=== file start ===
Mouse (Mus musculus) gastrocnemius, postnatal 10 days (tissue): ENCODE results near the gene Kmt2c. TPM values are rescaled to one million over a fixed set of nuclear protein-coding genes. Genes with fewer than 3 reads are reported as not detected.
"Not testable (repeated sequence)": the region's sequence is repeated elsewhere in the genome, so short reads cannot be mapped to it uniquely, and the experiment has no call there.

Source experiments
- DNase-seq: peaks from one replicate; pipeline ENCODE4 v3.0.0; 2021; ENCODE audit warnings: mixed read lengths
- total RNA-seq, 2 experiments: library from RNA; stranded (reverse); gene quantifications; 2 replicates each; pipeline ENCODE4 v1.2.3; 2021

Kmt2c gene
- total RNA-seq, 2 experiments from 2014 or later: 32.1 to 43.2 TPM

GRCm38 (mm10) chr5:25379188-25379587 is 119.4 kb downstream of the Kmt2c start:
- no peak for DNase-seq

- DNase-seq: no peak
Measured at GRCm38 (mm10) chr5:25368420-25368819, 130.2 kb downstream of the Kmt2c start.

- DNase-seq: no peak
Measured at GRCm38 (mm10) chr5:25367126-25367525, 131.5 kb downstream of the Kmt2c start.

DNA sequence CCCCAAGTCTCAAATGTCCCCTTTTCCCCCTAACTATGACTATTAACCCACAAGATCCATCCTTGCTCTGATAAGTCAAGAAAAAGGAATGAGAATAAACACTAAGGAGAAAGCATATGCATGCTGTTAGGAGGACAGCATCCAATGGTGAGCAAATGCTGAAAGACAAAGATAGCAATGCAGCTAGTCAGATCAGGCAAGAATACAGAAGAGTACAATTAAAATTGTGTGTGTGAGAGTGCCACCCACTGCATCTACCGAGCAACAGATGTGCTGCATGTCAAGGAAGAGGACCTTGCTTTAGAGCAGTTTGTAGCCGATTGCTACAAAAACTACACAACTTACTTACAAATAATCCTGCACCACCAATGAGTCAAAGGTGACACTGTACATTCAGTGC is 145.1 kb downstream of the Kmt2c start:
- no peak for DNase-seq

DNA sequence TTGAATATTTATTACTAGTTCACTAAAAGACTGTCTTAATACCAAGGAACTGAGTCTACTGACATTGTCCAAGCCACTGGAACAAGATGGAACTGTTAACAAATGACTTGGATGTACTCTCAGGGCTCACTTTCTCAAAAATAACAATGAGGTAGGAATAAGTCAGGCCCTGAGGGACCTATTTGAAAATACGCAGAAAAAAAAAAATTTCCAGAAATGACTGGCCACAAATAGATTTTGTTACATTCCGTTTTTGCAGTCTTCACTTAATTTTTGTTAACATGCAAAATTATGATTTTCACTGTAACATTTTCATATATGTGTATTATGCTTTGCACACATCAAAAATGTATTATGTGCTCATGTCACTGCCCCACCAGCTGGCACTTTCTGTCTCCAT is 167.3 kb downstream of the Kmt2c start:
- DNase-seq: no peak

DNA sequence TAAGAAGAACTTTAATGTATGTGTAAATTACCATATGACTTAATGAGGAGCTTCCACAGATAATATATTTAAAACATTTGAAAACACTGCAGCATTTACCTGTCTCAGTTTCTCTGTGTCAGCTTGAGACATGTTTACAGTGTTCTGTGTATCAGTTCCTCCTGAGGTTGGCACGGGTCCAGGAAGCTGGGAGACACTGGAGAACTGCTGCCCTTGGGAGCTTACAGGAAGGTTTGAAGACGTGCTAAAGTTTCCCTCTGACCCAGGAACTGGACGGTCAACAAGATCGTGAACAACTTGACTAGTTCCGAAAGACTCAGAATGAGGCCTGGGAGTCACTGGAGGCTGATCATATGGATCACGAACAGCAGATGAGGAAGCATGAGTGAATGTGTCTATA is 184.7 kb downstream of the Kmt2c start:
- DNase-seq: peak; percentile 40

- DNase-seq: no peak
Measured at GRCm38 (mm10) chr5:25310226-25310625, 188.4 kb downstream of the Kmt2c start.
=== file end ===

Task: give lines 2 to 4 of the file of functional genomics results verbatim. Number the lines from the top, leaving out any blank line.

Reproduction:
"Not testable (repeated sequence)": the region's sequence is repeated elsewhere in the genome, so short reads cannot be mapped to it uniquely, and the experiment has no call there.

Source experiments
- DNase-seq: peaks from one replicate; pipeline ENCODE4 v3.0.0; 2021; ENCODE audit warnings: mixed read lengths